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Tropical Cyclone Freddy

Record-breaking Tropical Cyclone Freddy formed on Feb. 3, 2023, northwest of Australia before traveling across the entire Indian Ocean to become the first Category 5 storm of the Southwest Indian Ocean cyclone season.

According to the National Oceanic and Atmospheric Administration, no tropical cyclones had taken such a path across the Indian Ocean in the past two decades. On March 7, Freddy became the longest-lived tropical cyclone ever recorded and was at that time officially Earth’s most energetic storm ever observed.

Cyclone Freddy made landfall on Madagascar’s eastern coast, near Mananjary, on Feb. 21. Freddy then moved across the Mozambique Channel and made landfall in Mozambique’s Inhambane province on Feb. 24.

Cyclone Freddy made its third landfall in total and its second landfall in Mozambique on March 11 in Zambézia province, with maximum winds of almost 92 miles per hour (148 kilometers per hour). Freddy moved over land as a tropical depression, with a localized center close to the border between Mozambique and the southern tip of Malawi, a landlocked country. Although the system dissipated, it still generated intense rainfall in the interior of Mozambique and southern Malawi.

Source: United Nations Office for the Coordination of Humanitarian Affairs (UNOCHA)

(Photo: Flooding in Nsanje District, Malawi following Cyclone Freddy, March 16, 2023. Credit: Malawi Red Cross Society)

The government of Malawi declared a state of disaster in 10 southern districts that were hardest hit by the storm. Humanitarian partners supported government-led responses in Madagascar, Malawi and Mozambique. The disaster occurred against the backdrop of a cholera outbreak in Mozambique and Malawi and food insecurity in parts of all three cyclone-affected countries. The humanitarian situation in Mozambique was referred to as a “triple crisis” with the country suffering from the combined effects of the cyclone, flooding and cholera.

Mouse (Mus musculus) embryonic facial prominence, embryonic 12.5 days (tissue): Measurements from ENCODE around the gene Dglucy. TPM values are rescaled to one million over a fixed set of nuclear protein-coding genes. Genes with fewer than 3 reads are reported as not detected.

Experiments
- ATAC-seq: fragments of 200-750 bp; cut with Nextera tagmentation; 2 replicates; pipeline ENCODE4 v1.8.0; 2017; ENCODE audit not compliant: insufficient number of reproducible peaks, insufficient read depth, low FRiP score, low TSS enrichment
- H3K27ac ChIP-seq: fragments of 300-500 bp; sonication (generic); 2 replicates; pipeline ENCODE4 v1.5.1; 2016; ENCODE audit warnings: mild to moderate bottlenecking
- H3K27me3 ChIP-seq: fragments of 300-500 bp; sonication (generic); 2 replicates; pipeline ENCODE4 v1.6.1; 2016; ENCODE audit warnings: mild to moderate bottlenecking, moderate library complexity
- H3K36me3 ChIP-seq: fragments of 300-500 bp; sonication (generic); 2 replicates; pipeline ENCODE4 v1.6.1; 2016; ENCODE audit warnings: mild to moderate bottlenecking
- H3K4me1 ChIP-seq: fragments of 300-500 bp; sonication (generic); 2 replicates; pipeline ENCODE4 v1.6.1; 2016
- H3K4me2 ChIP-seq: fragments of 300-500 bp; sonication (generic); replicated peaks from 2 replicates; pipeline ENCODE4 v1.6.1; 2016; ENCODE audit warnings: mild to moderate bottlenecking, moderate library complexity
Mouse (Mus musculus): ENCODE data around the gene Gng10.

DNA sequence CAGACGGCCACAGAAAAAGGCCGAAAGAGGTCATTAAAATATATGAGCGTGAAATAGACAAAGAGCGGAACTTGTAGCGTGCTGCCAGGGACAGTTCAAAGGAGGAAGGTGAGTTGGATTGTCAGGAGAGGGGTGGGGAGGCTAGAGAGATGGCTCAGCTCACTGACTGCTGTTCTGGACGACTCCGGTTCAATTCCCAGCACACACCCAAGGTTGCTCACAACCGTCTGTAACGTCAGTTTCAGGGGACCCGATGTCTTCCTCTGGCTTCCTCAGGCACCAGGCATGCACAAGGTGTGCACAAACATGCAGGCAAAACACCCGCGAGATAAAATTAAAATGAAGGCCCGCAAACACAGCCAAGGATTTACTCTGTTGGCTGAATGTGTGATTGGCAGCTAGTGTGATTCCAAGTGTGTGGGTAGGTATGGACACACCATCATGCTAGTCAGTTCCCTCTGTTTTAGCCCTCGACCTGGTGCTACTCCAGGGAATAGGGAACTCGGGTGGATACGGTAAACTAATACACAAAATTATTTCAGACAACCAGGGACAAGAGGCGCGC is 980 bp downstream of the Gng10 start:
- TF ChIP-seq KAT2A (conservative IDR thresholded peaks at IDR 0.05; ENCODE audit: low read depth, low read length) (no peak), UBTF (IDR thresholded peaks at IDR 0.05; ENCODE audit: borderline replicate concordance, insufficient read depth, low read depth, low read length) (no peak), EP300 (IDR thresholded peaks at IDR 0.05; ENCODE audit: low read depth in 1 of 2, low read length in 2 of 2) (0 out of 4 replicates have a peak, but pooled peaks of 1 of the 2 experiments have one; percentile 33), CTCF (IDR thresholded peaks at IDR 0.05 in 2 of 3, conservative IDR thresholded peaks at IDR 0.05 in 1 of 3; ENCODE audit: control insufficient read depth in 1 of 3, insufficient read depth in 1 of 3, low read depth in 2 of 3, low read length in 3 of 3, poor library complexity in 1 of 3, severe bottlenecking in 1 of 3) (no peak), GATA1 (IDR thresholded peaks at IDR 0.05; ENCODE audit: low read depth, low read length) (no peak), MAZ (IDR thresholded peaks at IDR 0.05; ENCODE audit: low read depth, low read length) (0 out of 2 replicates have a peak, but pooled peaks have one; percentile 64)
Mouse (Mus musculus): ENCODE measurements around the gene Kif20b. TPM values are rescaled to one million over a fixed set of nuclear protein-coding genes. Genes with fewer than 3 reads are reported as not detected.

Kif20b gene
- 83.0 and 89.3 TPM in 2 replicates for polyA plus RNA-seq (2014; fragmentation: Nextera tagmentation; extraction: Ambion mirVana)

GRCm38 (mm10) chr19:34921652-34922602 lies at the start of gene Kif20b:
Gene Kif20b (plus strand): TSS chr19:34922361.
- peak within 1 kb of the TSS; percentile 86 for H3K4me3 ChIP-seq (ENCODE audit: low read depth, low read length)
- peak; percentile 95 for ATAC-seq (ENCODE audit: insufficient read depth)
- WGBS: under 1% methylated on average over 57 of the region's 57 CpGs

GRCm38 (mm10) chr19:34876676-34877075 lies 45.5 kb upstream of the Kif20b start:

Anticipatory action and investments in risk reduction are critical to prevent loss and damage in cyclone-affected countries. A community-based early warning system in Mozambique helped people in the path of Cyclone Freddy take action to protect themselves and their belongings.

Around 1,500 Local Disaster Risk Management and Reduction Committees are established across Mozambique. Made up of volunteer members, the committees serve as a base for the country’s early warning systems. Such investments are one reason the number of people killed and displaced by Cyclone Freddy in Mozambique was lower than comparable cyclones.

Final update: July 2023

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Key facts
Food insecurity and agriculture

All three affected countries were experiencing food insecurity prior to Cyclone Freddy, which may be worsened by the disaster.

Communities in Madagascar’s Grand Sud-Est faced increased food insecurity from November 2022 to March 2023. In the Grand Sud region, the situation improved due to a massive increase in humanitarian assistance and relatively good rainfall in 2022 but remained fragile in early 2023.

There was a rise in food insecurity in Mozambique, with an estimated 3.15 million people experiencing severe acute food insecurity as of May 2023. According to UNOCHA, damage to agriculture in Mozambique is a concern “as 92,000 hectares [227,336 acres] of crops have been affected, including in areas where 400,000 people are already food insecure.”

In northern Mozambique, there is only one planting season and the crop destruction means that the lean season will last a year.

According to WFP’s March 2023 Food Price Bulletin for Mozambique: “With prices on the rise, the purchasing power of Mozambicans has been experiencing a downward trend since December 2022. The surge in prices (steep inflation increase) is explained by the effect of the floods on the supply of fresh products and the increase in public transport fares.”

In Malawi, 3.8 million people in Malawi were experiencing acute food insecurity due to the impact of flooding caused by Freddy and the ongoing economic crisis reflected in high food prices. The WFP said the highest reported impact was in Malawi’s agriculture sector, where a total of 2,267,458 people (51% women) lost their crops and livestock as the cyclone destroyed more than 442,000 acres (179,223 hectares) of land.

The UN’s Children’s Fund warned on May 19 that at least 573,000 children under five were at risk of suffering from malnutrition in Malawi. Reports from Malawi’s Department of Disaster Management Affairs and inter-agency post-disaster assessment show that Freddy’s impacts have placed many children, pregnant women and lactating mothers at risk of malnutrition in southern parts of the country.

The combined impact of the three cyclones left 60%-90% of farming areas in Madagascar’s southeast badly damaged and food crops largely destroyed. The significant damage to crops, arable land and livestock in Madagascar has resulted in the loss of livelihoods and has worsened food insecurity. At least 1.35 million people in Madagascar were expected to face high acute food insecurity (IPC Phase 3 or worse) during the peak of the lean season (February to May 2023).